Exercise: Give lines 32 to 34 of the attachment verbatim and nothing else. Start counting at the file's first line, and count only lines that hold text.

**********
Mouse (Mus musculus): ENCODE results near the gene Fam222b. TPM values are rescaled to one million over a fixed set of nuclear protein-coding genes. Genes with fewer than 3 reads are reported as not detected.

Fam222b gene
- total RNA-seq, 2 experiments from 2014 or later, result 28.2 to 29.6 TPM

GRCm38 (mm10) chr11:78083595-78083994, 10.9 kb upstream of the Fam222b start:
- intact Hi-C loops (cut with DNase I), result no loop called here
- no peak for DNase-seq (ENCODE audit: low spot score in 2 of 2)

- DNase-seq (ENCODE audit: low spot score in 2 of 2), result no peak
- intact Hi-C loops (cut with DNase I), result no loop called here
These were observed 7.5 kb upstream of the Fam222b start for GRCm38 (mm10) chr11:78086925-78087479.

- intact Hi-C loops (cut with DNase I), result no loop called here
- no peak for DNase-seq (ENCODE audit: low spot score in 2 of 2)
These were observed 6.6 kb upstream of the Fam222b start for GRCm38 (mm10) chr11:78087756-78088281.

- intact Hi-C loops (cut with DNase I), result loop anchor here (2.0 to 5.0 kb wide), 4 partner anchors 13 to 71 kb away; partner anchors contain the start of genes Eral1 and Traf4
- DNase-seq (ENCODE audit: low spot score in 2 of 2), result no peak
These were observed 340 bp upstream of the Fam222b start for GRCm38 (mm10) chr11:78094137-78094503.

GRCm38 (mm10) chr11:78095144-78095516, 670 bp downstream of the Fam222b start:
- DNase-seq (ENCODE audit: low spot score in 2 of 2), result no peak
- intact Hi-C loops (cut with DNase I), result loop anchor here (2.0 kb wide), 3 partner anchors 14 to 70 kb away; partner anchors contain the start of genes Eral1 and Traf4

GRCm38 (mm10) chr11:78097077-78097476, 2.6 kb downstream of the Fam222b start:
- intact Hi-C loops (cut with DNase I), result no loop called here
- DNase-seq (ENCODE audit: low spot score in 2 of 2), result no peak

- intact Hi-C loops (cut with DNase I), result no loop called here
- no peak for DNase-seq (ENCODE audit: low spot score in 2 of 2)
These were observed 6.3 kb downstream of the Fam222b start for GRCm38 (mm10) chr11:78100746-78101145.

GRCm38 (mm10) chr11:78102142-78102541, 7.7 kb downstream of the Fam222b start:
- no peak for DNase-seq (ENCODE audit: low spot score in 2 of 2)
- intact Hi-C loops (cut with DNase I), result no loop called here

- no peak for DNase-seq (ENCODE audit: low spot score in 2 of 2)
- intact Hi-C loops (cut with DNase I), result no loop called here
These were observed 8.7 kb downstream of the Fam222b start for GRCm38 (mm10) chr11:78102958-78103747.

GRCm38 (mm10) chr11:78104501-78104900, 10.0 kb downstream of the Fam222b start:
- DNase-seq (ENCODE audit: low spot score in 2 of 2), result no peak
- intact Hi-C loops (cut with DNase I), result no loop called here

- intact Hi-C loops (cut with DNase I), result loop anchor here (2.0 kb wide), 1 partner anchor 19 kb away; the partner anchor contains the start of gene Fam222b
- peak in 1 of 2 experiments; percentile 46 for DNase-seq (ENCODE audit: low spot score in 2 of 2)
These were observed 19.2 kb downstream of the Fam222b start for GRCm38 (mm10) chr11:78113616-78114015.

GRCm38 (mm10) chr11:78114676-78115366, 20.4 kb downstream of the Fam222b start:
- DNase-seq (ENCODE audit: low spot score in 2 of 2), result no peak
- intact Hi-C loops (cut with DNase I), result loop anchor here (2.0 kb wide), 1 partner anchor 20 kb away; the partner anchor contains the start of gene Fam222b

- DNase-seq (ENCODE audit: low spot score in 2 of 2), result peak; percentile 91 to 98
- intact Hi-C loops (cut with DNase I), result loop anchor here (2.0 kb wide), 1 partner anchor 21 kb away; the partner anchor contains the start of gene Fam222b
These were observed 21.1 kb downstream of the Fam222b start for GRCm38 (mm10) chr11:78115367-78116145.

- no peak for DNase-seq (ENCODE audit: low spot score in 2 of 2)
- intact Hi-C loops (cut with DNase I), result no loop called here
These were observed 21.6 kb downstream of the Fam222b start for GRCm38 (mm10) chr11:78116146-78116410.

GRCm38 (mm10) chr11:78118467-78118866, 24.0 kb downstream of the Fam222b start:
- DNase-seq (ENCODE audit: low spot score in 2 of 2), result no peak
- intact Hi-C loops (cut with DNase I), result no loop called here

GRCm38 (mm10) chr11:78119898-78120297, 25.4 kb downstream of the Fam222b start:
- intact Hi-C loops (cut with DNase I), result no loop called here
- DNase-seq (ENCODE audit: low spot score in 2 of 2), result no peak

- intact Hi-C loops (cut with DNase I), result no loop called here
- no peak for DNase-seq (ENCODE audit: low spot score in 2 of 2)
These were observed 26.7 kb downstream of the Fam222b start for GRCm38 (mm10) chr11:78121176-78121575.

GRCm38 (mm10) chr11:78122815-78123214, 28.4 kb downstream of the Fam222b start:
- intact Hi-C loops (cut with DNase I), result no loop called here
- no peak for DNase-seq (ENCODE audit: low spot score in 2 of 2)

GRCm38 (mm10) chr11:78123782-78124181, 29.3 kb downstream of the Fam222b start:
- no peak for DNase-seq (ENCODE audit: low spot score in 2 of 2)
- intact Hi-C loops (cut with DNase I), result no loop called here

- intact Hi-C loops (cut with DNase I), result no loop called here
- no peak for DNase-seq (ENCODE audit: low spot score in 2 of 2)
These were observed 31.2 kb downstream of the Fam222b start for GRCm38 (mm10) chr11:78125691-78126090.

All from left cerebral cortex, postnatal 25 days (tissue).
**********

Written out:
- DNase-seq (ENCODE audit: low spot score in 2 of 2), result no peak
- intact Hi-C loops (cut with DNase I), result no loop called here

- intact Hi-C loops (cut with DNase I), result loop anchor here (2.0 kb wide), 1 partner anchor 19 kb away; the partner anchor contains the start of gene Fam222b